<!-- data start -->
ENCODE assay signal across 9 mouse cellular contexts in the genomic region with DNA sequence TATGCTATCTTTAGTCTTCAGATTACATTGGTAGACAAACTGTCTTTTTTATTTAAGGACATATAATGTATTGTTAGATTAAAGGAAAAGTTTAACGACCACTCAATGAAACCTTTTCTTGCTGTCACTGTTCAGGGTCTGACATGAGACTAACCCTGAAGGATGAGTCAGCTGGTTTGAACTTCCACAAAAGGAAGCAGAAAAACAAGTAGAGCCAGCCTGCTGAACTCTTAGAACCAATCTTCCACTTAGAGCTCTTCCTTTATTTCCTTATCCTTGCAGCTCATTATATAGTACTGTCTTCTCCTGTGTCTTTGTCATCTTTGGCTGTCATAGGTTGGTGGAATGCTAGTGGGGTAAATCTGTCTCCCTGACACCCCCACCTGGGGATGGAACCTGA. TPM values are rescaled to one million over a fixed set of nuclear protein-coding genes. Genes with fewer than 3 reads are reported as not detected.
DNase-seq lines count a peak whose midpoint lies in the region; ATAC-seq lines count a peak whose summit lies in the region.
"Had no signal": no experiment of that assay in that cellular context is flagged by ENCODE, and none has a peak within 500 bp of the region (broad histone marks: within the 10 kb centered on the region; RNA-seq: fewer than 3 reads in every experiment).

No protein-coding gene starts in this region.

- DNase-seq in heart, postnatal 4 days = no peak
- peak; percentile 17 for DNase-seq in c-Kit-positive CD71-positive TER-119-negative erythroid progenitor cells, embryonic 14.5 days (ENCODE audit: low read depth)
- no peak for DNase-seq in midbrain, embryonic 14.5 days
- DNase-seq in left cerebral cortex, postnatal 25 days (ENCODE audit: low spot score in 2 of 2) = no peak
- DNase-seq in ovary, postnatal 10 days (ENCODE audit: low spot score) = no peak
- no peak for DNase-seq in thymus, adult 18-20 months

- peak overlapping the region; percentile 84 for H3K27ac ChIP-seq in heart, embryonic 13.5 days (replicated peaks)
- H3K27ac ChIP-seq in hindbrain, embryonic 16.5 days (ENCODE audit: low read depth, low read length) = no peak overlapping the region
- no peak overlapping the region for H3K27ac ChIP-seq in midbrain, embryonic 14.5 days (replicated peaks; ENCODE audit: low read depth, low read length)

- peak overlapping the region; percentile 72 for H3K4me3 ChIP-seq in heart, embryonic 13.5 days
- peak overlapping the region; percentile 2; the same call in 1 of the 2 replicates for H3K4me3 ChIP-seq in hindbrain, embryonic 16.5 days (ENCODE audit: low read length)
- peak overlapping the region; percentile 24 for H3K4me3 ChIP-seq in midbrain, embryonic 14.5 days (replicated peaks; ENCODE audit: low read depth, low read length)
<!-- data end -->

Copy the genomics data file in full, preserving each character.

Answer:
ENCODE assay signal across 9 mouse cellular contexts in the genomic region with DNA sequence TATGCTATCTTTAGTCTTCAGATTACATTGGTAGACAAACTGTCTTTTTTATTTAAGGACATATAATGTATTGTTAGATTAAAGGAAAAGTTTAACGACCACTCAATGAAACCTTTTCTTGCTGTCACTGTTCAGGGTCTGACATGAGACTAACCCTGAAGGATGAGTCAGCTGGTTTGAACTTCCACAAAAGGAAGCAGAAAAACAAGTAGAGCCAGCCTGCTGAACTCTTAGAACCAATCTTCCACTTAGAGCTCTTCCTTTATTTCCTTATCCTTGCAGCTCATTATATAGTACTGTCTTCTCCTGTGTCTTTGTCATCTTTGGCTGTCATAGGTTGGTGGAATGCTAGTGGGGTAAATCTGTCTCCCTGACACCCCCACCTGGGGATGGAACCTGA. TPM values are rescaled to one million over a fixed set of nuclear protein-coding genes. Genes with fewer than 3 reads are reported as not detected.
DNase-seq lines count a peak whose midpoint lies in the region; ATAC-seq lines count a peak whose summit lies in the region.
"Had no signal": no experiment of that assay in that cellular context is flagged by ENCODE, and none has a peak within 500 bp of the region (broad histone marks: within the 10 kb centered on the region; RNA-seq: fewer than 3 reads in every experiment).

No protein-coding gene starts in this region.

- DNase-seq in heart, postnatal 4 days = no peak
- peak; percentile 17 for DNase-seq in c-Kit-positive CD71-positive TER-119-negative erythroid progenitor cells, embryonic 14.5 days (ENCODE audit: low read depth)
- no peak for DNase-seq in midbrain, embryonic 14.5 days
- DNase-seq in left cerebral cortex, postnatal 25 days (ENCODE audit: low spot score in 2 of 2) = no peak
- DNase-seq in ovary, postnatal 10 days (ENCODE audit: low spot score) = no peak
- no peak for DNase-seq in thymus, adult 18-20 months

- peak overlapping the region; percentile 84 for H3K27ac ChIP-seq in heart, embryonic 13.5 days (replicated peaks)
- H3K27ac ChIP-seq in hindbrain, embryonic 16.5 days (ENCODE audit: low read depth, low read length) = no peak overlapping the region
- no peak overlapping the region for H3K27ac ChIP-seq in midbrain, embryonic 14.5 days (replicated peaks; ENCODE audit: low read depth, low read length)

- peak overlapping the region; percentile 72 for H3K4me3 ChIP-seq in heart, embryonic 13.5 days
- peak overlapping the region; percentile 2; the same call in 1 of the 2 replicates for H3K4me3 ChIP-seq in hindbrain, embryonic 16.5 days (ENCODE audit: low read length)
- peak overlapping the region; percentile 24 for H3K4me3 ChIP-seq in midbrain, embryonic 14.5 days (replicated peaks; ENCODE audit: low read depth, low read length)